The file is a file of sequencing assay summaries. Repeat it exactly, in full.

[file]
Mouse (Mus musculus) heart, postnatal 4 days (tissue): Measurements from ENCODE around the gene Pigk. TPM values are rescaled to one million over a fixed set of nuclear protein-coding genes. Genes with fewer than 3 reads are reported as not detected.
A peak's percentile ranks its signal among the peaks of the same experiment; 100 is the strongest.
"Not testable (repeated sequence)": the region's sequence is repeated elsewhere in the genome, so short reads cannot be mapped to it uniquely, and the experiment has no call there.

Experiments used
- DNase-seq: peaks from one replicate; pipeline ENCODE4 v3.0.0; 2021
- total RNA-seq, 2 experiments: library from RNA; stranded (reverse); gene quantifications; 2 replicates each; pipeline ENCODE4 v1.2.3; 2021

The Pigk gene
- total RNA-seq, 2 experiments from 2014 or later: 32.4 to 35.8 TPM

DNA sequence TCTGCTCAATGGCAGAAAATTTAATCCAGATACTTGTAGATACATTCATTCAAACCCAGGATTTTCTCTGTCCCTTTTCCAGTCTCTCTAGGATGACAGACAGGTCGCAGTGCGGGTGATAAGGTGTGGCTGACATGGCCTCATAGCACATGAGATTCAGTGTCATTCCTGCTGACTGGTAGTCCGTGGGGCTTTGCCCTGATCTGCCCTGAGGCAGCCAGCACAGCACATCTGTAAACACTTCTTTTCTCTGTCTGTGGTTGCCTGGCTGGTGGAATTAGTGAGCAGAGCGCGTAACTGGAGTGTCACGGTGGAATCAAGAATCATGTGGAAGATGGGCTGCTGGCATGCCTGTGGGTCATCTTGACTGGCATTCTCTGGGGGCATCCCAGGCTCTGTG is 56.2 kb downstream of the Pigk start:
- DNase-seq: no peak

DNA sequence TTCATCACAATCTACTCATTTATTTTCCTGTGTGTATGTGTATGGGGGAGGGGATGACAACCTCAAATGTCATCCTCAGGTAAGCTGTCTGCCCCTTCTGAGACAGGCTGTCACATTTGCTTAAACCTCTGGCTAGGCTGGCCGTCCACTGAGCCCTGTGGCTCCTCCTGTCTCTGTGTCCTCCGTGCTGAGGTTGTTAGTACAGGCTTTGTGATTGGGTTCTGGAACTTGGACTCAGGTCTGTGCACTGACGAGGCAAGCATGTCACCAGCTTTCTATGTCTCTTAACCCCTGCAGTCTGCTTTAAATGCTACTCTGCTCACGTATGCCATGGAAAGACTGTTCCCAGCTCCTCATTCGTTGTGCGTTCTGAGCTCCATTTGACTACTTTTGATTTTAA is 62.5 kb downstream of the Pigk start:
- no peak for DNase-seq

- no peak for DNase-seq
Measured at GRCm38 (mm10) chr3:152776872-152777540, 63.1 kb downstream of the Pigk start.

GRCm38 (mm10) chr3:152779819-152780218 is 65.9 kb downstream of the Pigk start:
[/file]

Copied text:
Mouse (Mus musculus) heart, postnatal 4 days (tissue): Measurements from ENCODE around the gene Pigk. TPM values are rescaled to one million over a fixed set of nuclear protein-coding genes. Genes with fewer than 3 reads are reported as not detected.
A peak's percentile ranks its signal among the peaks of the same experiment; 100 is the strongest.
"Not testable (repeated sequence)": the region's sequence is repeated elsewhere in the genome, so short reads cannot be mapped to it uniquely, and the experiment has no call there.

Experiments used
- DNase-seq: peaks from one replicate; pipeline ENCODE4 v3.0.0; 2021
- total RNA-seq, 2 experiments: library from RNA; stranded (reverse); gene quantifications; 2 replicates each; pipeline ENCODE4 v1.2.3; 2021

The Pigk gene
- total RNA-seq, 2 experiments from 2014 or later: 32.4 to 35.8 TPM

DNA sequence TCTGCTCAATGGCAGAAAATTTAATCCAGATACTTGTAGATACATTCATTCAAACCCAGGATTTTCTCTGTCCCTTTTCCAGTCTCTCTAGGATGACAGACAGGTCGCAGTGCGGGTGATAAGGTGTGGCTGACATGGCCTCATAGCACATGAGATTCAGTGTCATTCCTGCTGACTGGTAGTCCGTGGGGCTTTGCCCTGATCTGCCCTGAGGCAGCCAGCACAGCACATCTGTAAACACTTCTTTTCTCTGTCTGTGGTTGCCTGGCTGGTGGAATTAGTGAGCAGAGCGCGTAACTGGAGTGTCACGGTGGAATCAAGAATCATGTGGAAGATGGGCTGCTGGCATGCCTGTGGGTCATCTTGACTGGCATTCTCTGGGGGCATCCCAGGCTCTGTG is 56.2 kb downstream of the Pigk start:
- DNase-seq: no peak

DNA sequence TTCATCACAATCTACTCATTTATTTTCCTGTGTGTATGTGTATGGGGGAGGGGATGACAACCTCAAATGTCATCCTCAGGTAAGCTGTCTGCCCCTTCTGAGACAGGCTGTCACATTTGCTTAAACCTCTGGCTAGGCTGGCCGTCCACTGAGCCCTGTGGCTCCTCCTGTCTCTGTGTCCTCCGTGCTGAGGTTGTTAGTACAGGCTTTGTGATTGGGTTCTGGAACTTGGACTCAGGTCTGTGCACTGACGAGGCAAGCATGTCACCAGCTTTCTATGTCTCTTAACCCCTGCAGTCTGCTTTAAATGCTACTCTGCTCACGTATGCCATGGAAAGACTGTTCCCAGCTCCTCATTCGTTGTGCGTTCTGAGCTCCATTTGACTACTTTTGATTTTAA is 62.5 kb downstream of the Pigk start:
- no peak for DNase-seq

- no peak for DNase-seq
Measured at GRCm38 (mm10) chr3:152776872-152777540, 63.1 kb downstream of the Pigk start.

GRCm38 (mm10) chr3:152779819-152780218 is 65.9 kb downstream of the Pigk start: